Under 18 U.S.C. Sec. 1341, it is unlawful to use the U.S. postal service, or private mail carriers (e.g., UPS or FedEx), to facilitate a crime or send or receive anything related to a crime.
Even if mail fraud is just one small part of a much bigger crime, you could still face up to 20 years in federal prison and up to $1 million in fines for mail fraud alone. These penalties will likely be added on to any penalties you may face for the bigger crime committed (e.g., tax fraud or other forms of financial fraud).
Prosecutors will have to prove two main elements when establishing mail fraud:
- The formulation of a scheme to defraud or intent to formulate a scheme to defraud.
- The use of a mail service to further the fraudulent scheme.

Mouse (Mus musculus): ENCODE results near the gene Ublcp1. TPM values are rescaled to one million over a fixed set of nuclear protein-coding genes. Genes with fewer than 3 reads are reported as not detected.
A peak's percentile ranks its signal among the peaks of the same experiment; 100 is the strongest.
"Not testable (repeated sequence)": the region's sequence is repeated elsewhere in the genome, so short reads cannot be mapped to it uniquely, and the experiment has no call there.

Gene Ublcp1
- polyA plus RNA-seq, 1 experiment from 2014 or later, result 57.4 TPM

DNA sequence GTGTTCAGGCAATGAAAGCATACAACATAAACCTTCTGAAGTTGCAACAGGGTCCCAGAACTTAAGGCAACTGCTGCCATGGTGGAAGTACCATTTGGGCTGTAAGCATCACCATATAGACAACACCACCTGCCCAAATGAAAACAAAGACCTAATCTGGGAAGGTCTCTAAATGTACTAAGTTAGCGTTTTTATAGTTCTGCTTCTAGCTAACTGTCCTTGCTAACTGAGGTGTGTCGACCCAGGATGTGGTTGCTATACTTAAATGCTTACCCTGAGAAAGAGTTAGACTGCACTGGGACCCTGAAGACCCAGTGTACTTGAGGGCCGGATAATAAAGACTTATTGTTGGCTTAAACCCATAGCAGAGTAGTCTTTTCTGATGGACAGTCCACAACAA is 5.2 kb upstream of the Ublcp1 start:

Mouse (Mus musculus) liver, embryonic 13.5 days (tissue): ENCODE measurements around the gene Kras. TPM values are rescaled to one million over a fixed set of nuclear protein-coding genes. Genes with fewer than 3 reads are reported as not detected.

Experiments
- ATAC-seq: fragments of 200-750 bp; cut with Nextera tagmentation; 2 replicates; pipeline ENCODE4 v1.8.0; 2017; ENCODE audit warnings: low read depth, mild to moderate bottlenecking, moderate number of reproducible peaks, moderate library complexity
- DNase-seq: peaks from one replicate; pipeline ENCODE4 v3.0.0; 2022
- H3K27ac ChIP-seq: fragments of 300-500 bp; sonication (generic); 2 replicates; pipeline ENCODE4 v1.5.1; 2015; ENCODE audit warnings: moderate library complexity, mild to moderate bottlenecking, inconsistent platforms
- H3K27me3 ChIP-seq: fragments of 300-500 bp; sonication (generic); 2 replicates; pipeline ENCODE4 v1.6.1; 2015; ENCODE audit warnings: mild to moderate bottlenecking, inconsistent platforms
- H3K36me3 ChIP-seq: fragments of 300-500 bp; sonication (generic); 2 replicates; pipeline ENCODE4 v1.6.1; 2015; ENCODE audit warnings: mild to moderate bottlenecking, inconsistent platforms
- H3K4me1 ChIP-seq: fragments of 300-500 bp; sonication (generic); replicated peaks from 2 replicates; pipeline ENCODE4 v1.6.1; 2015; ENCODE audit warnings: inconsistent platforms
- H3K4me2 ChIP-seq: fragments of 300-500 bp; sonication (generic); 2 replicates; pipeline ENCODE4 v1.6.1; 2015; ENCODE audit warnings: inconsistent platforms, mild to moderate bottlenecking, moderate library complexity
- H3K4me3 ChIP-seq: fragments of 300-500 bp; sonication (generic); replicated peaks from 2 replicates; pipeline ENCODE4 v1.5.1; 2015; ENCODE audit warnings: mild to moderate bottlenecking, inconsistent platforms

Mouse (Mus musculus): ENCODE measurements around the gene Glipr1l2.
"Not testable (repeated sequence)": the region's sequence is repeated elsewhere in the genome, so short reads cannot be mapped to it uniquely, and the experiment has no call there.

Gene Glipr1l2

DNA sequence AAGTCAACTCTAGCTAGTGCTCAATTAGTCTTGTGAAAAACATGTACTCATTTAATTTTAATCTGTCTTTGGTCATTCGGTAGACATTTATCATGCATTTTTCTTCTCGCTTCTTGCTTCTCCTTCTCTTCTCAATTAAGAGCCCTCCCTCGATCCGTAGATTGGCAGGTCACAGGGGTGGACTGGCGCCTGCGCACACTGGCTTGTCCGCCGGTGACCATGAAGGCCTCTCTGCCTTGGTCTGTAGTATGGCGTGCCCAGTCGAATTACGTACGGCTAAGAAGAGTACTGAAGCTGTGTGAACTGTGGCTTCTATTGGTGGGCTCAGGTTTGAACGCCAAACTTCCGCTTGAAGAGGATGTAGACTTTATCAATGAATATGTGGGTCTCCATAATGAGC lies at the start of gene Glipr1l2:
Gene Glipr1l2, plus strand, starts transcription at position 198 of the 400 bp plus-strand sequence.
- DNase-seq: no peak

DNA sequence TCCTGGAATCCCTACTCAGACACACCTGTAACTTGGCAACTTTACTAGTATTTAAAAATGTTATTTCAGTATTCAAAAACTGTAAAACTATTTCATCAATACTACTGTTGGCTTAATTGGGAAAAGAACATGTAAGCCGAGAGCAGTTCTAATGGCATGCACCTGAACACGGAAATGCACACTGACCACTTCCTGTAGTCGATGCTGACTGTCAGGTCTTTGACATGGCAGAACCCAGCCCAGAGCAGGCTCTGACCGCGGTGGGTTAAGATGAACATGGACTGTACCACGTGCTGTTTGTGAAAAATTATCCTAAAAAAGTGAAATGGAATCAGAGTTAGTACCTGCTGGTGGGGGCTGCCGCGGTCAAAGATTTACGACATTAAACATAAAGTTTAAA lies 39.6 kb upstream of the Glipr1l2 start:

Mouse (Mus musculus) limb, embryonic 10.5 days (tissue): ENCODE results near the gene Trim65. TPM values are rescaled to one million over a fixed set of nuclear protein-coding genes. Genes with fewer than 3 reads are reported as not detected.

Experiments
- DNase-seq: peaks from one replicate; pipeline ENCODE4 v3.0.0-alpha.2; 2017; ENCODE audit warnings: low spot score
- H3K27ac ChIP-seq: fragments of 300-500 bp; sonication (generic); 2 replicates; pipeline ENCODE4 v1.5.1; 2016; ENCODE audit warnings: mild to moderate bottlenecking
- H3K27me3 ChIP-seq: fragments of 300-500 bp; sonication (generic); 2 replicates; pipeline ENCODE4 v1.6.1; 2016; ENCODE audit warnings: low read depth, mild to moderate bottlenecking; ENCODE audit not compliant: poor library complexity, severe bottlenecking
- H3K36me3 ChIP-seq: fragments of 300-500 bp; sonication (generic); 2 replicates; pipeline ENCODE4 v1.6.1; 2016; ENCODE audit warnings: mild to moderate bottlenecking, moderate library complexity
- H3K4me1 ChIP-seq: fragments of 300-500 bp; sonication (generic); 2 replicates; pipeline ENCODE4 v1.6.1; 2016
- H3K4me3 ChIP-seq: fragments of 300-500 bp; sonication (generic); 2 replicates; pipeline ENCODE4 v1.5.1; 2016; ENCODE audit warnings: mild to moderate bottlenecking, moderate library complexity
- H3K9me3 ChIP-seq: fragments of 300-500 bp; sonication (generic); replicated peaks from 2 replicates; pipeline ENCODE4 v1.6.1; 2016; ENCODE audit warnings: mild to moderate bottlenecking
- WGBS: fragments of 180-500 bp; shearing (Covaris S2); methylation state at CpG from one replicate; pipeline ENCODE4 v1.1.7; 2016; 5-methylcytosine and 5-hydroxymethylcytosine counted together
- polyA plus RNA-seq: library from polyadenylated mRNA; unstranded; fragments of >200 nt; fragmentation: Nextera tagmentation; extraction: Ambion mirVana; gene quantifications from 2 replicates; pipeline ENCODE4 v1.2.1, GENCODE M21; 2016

How can I defend against mail fraud charges?
A criminal defense attorney in your area can devise a defense strategy to protect your rights. Common defense arguments in mail fraud cases may include:
- Lack of knowledge: You were unaware of the fraudulent scheme and were unaware that your use of the mail service contributed to the fraudulent scheme.
- No furtherance of the fraudulent scheme: The mailed items were not a part of the scheme or did not contribute to the fraudulent scheme in any meaningful way.
- Lack of fraudulent scheme: There was no fraudulent scheme to begin with and; therefore, any mailed items could not have been a part of the scheme.
If you are facing mail fraud charges, it may be in your best interest to contact a New York attorney as soon as possible. The sooner you consult with an attorney, the sooner they can begin collecting the evidence necessary to support your case.